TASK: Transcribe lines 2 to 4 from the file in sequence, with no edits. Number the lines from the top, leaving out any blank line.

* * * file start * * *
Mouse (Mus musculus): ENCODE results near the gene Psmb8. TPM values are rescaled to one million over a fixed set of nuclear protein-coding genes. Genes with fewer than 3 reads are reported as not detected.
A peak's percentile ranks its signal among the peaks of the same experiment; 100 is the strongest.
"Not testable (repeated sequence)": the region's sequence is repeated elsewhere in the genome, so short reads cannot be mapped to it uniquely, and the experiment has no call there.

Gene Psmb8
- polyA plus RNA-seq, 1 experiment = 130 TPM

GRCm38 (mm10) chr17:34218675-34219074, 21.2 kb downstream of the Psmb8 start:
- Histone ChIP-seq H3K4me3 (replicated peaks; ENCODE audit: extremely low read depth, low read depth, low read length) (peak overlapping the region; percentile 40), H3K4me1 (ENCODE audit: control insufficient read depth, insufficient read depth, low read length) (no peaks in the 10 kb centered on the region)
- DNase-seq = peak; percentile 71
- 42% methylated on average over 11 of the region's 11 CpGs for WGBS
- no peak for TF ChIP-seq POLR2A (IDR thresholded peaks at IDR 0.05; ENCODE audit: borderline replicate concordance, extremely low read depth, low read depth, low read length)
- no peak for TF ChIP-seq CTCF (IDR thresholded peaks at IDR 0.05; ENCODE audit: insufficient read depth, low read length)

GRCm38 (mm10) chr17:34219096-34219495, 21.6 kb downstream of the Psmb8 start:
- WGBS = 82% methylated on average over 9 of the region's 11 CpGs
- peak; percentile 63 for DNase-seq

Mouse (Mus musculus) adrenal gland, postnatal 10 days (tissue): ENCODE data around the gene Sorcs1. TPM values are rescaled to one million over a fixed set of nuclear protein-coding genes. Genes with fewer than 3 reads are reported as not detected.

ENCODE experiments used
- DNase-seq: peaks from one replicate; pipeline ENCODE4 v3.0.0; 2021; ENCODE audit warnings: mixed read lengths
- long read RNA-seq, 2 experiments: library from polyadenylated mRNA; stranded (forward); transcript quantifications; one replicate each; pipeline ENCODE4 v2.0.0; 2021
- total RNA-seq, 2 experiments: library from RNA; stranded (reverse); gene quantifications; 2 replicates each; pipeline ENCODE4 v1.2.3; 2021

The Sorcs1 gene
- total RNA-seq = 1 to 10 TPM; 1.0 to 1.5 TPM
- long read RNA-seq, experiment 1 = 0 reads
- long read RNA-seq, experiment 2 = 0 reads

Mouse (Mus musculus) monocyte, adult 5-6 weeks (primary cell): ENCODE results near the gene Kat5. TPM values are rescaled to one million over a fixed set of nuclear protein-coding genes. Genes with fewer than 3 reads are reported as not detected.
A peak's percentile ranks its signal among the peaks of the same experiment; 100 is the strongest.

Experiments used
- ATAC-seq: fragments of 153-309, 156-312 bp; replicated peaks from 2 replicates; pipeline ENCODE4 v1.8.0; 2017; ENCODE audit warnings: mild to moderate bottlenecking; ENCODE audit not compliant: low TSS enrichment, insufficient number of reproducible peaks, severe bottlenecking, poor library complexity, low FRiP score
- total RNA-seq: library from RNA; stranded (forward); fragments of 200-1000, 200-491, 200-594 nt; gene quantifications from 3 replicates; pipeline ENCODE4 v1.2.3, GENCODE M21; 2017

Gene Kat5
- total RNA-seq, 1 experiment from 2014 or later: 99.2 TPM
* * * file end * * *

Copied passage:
A peak's percentile ranks its signal among the peaks of the same experiment; 100 is the strongest.
"Not testable (repeated sequence)": the region's sequence is repeated elsewhere in the genome, so short reads cannot be mapped to it uniquely, and the experiment has no call there.

Gene Psmb8